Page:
In an article about Iron Giant and his appearance in 'MultiVersus', an illustration of Iron Giant standing next to Superman

The Inclusion of the Iron Giant in MultiVersus Is a Good Thing

It’s time to bring this animation legend back into the spotlight, despite the concerns of long-time fans about his new role.
June 17, 2022
8 mins read

On May 16, a new cinematic trailer was released for MultiVersus, a fighting game starring characters from Warner Bros. properties such as “Scooby-Doo,” DC Comics and “Steven Universe,” among others. Alongside the Tasmanian Devil from “Looney Tunes,” the trailer also unveiled the Iron Giant from the film of the same name as a playable combatant. The reveal has sparked controversy due to the anti-violence message of “The Iron Giant,” with many worried that the Giant getting into fights dilutes the themes of the film. However, the Iron Giant’s inclusion in MultiVersus is poised to do more good than bad.

“The Iron Giant” is a 1999 animated film about a giant mechanical man who crash-lands off the coast of Rockwell, Maine. After befriending a young boy named Hogarth, the Giant slowly begins to understand humanity, including concepts like death and the soul. In the film’s famous climactic scene, the Iron Giant flies into the sky to intercept a nuke that was launched at Rockwell. Remembering Hogarth’s words, “You are who you choose to be,” the Giant whispers “Superman” to himself as he collides with the missile, saving the town at the cost of himself.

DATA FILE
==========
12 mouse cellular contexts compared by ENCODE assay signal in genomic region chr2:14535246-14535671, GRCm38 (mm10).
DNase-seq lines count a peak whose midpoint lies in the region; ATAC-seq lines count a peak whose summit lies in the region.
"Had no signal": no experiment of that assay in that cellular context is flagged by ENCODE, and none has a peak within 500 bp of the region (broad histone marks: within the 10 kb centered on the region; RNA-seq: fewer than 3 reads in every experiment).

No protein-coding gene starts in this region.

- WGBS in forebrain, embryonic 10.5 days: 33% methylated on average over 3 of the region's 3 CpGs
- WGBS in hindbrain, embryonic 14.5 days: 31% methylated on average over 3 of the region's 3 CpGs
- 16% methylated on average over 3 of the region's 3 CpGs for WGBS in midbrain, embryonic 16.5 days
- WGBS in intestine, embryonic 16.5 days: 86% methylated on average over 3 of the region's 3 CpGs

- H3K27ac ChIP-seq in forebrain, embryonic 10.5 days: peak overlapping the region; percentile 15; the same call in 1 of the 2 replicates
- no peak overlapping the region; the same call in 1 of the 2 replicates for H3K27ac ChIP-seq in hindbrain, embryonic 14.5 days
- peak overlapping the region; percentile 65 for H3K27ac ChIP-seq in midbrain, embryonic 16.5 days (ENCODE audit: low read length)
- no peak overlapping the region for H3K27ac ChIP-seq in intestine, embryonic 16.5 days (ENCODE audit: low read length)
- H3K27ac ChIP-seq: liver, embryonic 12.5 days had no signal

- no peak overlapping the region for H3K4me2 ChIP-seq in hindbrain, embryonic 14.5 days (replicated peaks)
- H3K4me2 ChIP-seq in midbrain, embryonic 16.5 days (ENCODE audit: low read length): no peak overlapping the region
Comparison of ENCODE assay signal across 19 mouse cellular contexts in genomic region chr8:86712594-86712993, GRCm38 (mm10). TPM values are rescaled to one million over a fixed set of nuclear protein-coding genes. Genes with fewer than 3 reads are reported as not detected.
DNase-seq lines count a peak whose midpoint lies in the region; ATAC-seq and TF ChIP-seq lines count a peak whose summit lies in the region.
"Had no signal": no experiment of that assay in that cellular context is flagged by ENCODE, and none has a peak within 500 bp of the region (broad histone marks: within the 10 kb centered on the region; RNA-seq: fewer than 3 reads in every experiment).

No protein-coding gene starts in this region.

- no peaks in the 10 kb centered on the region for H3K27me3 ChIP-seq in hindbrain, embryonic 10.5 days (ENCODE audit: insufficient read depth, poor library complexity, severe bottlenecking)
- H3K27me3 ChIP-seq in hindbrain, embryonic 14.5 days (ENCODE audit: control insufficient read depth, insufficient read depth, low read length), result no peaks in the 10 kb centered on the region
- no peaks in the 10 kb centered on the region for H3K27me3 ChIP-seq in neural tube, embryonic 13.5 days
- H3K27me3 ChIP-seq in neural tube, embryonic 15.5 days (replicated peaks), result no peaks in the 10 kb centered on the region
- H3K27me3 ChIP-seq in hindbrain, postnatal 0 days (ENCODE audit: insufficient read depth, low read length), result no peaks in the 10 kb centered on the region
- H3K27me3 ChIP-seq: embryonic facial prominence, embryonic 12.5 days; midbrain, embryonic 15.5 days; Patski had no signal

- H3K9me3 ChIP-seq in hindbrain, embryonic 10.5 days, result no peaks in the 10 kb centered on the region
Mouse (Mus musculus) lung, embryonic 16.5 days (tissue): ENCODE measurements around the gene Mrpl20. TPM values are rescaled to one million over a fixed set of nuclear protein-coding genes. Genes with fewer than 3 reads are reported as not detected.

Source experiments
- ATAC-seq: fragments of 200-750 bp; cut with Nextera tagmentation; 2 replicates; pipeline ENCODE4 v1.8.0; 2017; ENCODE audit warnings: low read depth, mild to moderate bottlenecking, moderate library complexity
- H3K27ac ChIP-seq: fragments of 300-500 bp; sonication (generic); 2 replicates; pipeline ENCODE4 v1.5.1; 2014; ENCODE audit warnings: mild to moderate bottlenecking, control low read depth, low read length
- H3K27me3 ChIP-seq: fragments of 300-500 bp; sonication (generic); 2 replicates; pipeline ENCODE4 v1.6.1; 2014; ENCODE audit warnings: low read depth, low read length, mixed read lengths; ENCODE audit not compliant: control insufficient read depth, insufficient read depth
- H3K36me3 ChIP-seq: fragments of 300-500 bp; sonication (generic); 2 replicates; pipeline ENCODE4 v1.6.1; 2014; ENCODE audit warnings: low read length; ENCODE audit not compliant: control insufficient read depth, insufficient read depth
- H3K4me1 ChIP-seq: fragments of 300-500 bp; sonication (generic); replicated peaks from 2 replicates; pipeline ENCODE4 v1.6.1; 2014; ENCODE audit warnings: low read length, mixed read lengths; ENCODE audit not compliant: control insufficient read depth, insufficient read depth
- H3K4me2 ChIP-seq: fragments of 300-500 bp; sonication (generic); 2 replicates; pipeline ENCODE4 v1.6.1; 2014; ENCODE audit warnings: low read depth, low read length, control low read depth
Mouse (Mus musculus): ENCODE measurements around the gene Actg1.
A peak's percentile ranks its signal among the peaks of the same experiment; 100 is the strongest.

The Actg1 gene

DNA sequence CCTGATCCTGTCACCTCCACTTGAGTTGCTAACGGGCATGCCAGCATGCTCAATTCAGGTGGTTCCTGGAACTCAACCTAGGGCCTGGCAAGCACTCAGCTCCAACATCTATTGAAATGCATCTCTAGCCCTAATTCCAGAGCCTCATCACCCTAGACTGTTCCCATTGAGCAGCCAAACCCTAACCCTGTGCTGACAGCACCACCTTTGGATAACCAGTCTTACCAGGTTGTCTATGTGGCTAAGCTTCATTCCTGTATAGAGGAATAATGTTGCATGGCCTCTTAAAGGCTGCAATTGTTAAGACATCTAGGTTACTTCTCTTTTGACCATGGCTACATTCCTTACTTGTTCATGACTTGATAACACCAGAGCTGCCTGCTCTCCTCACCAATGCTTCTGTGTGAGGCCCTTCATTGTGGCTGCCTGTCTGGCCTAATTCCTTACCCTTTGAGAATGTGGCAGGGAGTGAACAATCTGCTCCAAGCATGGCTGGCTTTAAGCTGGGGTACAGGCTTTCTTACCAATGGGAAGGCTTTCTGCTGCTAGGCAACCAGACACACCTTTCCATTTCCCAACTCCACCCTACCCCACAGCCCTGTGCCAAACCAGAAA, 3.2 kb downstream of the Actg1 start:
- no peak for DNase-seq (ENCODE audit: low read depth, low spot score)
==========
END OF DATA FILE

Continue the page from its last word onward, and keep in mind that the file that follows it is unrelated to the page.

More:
The anti-violence message is core to “The Iron Giant.” Director Brad Bird said in a SPLICEDwire interview that the film was based around the pitch of “What if a gun had a soul and didn’t want to be a gun?” While the Giant was designed as a weapon, showcased when he goes on a rampage against the military, he rejects his pre-made role, stating multiple times, “I am not a gun.” His experiences with Hogarth teach him that he can be the person he chooses to be, ultimately deciding to emulate Superman after Hogarth explains that Superman is a hero who protects people.